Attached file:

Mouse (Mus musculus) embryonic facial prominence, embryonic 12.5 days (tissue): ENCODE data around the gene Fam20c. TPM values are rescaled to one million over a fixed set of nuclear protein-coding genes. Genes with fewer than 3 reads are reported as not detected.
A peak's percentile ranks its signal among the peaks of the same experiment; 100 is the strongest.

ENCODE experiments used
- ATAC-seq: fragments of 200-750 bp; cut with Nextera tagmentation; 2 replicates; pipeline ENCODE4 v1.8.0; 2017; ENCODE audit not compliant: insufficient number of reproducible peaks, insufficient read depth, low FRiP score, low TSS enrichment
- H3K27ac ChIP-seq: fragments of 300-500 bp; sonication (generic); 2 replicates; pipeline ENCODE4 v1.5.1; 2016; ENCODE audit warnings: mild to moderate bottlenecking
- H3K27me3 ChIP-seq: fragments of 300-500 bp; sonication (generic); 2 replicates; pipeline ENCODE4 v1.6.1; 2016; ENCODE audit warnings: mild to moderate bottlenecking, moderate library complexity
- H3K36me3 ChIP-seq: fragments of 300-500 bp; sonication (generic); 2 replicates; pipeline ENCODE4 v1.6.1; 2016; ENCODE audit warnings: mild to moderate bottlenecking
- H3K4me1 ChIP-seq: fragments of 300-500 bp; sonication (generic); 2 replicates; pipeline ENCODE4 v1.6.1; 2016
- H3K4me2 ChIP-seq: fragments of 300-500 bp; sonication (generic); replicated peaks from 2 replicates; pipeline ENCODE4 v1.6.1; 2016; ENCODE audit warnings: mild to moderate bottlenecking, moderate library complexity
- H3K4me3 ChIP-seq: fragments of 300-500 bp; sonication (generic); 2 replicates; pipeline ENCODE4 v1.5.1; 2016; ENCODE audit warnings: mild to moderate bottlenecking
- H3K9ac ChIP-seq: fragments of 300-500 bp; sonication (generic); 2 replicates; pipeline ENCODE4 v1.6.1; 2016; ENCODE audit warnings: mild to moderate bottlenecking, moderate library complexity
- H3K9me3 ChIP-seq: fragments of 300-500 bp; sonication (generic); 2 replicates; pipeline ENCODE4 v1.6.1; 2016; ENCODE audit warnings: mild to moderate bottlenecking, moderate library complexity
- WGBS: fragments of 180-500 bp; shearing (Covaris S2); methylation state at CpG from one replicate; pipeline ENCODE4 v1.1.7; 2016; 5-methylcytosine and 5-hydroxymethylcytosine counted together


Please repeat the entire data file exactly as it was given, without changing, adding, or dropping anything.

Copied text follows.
Mouse (Mus musculus) embryonic facial prominence, embryonic 12.5 days (tissue): ENCODE data around the gene Fam20c. TPM values are rescaled to one million over a fixed set of nuclear protein-coding genes. Genes with fewer than 3 reads are reported as not detected.
A peak's percentile ranks its signal among the peaks of the same experiment; 100 is the strongest.

ENCODE experiments used
- ATAC-seq: fragments of 200-750 bp; cut with Nextera tagmentation; 2 replicates; pipeline ENCODE4 v1.8.0; 2017; ENCODE audit not compliant: insufficient number of reproducible peaks, insufficient read depth, low FRiP score, low TSS enrichment
- H3K27ac ChIP-seq: fragments of 300-500 bp; sonication (generic); 2 replicates; pipeline ENCODE4 v1.5.1; 2016; ENCODE audit warnings: mild to moderate bottlenecking
- H3K27me3 ChIP-seq: fragments of 300-500 bp; sonication (generic); 2 replicates; pipeline ENCODE4 v1.6.1; 2016; ENCODE audit warnings: mild to moderate bottlenecking, moderate library complexity
- H3K36me3 ChIP-seq: fragments of 300-500 bp; sonication (generic); 2 replicates; pipeline ENCODE4 v1.6.1; 2016; ENCODE audit warnings: mild to moderate bottlenecking
- H3K4me1 ChIP-seq: fragments of 300-500 bp; sonication (generic); 2 replicates; pipeline ENCODE4 v1.6.1; 2016
- H3K4me2 ChIP-seq: fragments of 300-500 bp; sonication (generic); replicated peaks from 2 replicates; pipeline ENCODE4 v1.6.1; 2016; ENCODE audit warnings: mild to moderate bottlenecking, moderate library complexity
- H3K4me3 ChIP-seq: fragments of 300-500 bp; sonication (generic); 2 replicates; pipeline ENCODE4 v1.5.1; 2016; ENCODE audit warnings: mild to moderate bottlenecking
- H3K9ac ChIP-seq: fragments of 300-500 bp; sonication (generic); 2 replicates; pipeline ENCODE4 v1.6.1; 2016; ENCODE audit warnings: mild to moderate bottlenecking, moderate library complexity
- H3K9me3 ChIP-seq: fragments of 300-500 bp; sonication (generic); 2 replicates; pipeline ENCODE4 v1.6.1; 2016; ENCODE audit warnings: mild to moderate bottlenecking, moderate library complexity
- WGBS: fragments of 180-500 bp; shearing (Covaris S2); methylation state at CpG from one replicate; pipeline ENCODE4 v1.1.7; 2016; 5-methylcytosine and 5-hydroxymethylcytosine counted together